In the generally-predicted weather scenario, in theory it should be possible - from a fleet of 105 boats - to pick a boat size and type which will tend to be closing in to the mouth of the Derwent towards 10.00 am, with every prospect of carrying a good afternoon breeze all the way to the finish and a near-certainty of victory.
And there’s a view that the TP 52 fits the slot better than most. This has sorted boat selection problems for Australian Sailing President Matt Allen and his longtime Sailing Master Gordon Maguire, who won his first Hobart Race sailing for Ireland in 1991, and has since become Australian himself.
Normally, the Allen-Maguire team would be debating whether to race their Carkeek 62 Ichi Ban, or their TP 52, also called Ichi Ban. As usual, both were entered at an early stage on the understanding that only one would race, depending on expected conditions nearer the start time.
But for 2017, Matt Allen has a brand new Botin-designed TP 52, and this latest Ichi Ban is the hottest thing on the coast, wellnigh unbeatable. So when in recent days the weather numbers began to favour the TP 52s, it became a no-brainer.
However, it puts Gordon Maguire in the uncomfortable position of being one of the pre-race overall favourites. Already, other TP52 skippers are calming their own supporters’ high hopes by suggesting that the expected nor’easter may actually become too fresh for the TP52s to give of their best.
Either way, it’s a burden to be the favourite. But Maguire has broad shoulders, and as someone who has often been on the Hobart podium and has already won overall twice, he’ll take it all in his stride.
And if it should pan out that boats of another size and type are favoured, Irish sailing has other options to claim vicarious success. For instance, it could be yet another race in which the enduring Cookson 50 hits the target. We’ll, we’ve one of the best out there in the form of Italian Vincenzo Onorato’s Mascalzone Latino 32, the overall winner of the 2016 Middle Sea Race.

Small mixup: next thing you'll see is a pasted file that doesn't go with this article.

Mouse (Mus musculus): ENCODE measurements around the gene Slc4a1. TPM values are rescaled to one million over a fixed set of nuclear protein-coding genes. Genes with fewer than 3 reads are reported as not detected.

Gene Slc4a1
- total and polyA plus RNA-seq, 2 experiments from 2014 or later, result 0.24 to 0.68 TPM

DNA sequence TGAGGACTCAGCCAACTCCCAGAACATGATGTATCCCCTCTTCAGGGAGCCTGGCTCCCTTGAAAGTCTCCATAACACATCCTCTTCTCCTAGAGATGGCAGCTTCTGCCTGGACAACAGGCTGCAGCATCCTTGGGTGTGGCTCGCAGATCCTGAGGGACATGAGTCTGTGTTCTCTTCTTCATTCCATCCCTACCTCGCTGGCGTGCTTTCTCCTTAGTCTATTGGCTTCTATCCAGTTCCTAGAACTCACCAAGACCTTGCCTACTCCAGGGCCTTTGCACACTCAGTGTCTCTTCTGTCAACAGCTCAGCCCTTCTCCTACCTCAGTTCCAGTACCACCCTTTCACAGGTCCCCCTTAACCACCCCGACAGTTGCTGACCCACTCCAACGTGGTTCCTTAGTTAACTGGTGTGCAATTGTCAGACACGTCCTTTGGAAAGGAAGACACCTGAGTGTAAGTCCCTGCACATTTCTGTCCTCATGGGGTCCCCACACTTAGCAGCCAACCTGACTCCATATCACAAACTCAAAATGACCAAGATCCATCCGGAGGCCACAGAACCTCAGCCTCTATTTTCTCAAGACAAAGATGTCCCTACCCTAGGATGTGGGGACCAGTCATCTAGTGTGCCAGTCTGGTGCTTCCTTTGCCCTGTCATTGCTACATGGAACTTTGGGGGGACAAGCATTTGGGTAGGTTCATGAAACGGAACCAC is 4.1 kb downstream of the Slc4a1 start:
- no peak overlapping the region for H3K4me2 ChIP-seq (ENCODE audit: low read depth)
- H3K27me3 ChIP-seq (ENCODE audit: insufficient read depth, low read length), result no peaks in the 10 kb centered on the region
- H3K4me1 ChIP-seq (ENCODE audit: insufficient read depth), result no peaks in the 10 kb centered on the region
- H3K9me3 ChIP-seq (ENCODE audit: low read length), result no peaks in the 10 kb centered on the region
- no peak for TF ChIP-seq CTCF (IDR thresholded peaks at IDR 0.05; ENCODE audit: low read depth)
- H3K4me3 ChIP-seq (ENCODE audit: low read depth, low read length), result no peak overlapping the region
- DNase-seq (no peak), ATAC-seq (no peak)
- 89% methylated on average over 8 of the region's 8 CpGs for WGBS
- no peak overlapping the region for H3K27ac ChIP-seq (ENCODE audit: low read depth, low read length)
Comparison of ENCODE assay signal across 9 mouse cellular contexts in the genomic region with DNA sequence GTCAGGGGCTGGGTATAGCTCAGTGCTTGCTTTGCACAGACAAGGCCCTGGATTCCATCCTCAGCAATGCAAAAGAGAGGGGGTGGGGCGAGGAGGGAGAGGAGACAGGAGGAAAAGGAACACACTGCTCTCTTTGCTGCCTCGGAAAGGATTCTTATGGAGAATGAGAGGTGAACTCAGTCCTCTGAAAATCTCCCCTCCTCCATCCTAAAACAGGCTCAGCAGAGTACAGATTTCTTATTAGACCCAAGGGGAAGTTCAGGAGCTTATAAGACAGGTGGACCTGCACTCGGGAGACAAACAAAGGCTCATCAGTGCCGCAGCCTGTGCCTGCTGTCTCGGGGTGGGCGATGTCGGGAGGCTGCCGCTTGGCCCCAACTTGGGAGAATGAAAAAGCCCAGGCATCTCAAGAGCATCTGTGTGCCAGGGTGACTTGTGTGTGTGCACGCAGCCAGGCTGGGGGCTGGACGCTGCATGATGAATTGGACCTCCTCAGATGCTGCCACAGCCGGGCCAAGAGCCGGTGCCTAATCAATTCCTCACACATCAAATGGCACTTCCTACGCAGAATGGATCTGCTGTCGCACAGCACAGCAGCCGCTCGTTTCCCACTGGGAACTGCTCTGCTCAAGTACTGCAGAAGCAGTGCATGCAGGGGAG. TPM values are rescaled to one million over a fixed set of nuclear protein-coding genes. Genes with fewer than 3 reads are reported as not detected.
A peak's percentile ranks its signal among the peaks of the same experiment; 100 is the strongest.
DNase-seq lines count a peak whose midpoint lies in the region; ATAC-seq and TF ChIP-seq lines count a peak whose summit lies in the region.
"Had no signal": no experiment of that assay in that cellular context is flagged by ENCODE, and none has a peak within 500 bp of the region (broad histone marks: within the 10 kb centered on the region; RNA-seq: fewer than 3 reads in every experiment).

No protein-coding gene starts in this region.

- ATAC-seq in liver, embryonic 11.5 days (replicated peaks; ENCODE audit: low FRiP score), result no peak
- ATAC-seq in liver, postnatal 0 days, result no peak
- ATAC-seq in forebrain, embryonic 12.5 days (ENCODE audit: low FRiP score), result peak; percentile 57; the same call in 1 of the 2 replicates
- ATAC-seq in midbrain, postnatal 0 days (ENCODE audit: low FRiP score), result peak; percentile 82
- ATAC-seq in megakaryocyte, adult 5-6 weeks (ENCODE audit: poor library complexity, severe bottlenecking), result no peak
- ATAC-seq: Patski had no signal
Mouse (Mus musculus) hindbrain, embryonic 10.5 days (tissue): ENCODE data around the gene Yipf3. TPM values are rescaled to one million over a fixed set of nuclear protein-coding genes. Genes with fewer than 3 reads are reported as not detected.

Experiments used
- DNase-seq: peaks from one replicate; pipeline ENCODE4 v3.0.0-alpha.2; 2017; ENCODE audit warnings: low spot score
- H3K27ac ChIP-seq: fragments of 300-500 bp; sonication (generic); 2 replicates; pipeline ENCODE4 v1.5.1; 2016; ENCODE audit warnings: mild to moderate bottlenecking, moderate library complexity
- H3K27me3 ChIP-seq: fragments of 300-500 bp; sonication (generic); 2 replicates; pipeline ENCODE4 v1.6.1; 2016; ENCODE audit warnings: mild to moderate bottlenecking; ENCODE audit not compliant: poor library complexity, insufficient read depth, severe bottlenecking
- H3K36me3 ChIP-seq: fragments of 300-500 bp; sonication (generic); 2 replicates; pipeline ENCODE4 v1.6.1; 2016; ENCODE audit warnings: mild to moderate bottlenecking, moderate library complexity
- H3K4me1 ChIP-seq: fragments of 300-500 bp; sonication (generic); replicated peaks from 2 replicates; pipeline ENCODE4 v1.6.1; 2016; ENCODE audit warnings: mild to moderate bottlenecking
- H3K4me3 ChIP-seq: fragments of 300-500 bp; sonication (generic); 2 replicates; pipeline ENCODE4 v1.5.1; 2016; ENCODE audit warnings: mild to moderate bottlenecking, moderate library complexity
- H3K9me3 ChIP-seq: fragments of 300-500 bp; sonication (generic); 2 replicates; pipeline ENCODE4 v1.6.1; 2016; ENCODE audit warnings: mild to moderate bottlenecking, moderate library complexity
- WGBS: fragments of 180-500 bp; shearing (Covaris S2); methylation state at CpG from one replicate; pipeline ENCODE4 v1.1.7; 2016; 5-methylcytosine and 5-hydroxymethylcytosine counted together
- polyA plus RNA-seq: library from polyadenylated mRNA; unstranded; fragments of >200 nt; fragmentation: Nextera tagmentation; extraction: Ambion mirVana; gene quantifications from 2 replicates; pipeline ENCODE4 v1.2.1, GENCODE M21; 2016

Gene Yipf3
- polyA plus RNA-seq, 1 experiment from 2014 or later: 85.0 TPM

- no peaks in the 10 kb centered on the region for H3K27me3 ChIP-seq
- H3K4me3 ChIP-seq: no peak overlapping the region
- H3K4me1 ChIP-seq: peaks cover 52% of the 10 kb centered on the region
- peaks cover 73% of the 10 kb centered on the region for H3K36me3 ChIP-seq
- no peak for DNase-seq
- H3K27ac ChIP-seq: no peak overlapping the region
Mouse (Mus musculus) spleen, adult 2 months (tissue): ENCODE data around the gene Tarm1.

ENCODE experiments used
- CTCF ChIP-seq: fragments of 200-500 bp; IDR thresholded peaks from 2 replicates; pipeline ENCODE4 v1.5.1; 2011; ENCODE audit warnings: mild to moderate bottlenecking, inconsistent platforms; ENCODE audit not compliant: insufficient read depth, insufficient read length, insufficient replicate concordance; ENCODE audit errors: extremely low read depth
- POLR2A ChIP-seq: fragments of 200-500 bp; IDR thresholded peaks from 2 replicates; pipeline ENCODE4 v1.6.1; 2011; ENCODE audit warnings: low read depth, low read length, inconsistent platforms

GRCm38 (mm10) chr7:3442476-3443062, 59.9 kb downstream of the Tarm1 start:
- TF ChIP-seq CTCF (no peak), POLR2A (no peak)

Although their navigator, Ian Moore of Cowes and Carrickfergus, has already sailed 3 Sydney-Hobarts (and done well in all of them), most of the rest of the crew are Hobart virgins. So they had to do the Hong Kong to Vietnam Race back in October as a qualifier, and won it going away after recording a speed burst of 30-knots plus.
Even for a Cookson 50, that is is going some, but with Ian Moore being in a uniquely experienced position as the navigator/tactician who has been down the course three times before, watching Mascalzone Latino’s performance is going to be fascinating.
We think of Australia as an ancient place geologically, yet inhabited by people who are into novelty. But they’ve as much respect for classic yachts as the rest of us, and the 2017 Hobart Race has two very special Sparkman & Stephens yawls, Dorade from 1931 (when she won the Fastnet Race, and did it again in 1933), and the 72ft Kialoa II which started life as a sloop in 1963, but was a yawl by the time the great Jim Kilroy brought her to Australia to race to Hobart in 1971, and in a rugged windward bash, he took line honours.